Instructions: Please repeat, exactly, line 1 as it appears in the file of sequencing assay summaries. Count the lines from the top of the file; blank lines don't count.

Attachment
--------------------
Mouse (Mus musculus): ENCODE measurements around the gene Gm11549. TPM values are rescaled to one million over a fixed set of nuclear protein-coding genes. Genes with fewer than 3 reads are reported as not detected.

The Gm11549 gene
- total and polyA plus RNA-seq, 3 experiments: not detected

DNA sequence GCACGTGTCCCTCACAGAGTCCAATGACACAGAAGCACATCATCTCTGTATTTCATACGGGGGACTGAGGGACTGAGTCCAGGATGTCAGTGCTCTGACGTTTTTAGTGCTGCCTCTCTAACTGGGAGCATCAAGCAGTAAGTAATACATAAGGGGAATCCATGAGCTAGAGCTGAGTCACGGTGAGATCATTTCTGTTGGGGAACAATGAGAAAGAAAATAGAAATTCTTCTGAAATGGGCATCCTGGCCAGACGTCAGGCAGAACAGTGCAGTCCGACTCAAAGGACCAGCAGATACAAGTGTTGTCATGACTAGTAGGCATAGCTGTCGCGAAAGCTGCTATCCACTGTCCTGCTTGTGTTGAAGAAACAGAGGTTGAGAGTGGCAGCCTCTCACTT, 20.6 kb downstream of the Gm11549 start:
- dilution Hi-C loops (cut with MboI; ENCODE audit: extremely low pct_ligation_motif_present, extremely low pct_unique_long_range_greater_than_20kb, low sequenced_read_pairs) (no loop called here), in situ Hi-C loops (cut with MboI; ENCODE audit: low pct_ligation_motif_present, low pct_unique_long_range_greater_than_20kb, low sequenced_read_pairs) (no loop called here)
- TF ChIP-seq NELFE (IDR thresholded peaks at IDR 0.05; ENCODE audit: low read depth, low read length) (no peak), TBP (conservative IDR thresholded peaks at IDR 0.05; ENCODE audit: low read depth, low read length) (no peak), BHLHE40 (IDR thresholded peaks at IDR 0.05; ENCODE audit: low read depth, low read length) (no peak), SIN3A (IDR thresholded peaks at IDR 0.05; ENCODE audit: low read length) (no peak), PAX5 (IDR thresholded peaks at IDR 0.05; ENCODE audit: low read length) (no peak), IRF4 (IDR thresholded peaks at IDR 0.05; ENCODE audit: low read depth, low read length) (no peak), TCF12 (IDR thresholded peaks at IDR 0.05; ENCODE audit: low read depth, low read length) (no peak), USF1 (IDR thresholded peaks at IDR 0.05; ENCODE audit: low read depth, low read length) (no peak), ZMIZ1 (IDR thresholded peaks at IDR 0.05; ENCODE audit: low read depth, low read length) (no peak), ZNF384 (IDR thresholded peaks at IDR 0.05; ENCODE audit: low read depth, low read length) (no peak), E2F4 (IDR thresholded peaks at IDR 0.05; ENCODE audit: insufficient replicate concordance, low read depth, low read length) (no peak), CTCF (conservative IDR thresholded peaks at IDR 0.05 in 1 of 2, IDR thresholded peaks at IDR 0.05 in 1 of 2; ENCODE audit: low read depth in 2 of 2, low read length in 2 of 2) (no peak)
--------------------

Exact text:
Mouse (Mus musculus): ENCODE measurements around the gene Gm11549. TPM values are rescaled to one million over a fixed set of nuclear protein-coding genes. Genes with fewer than 3 reads are reported as not detected.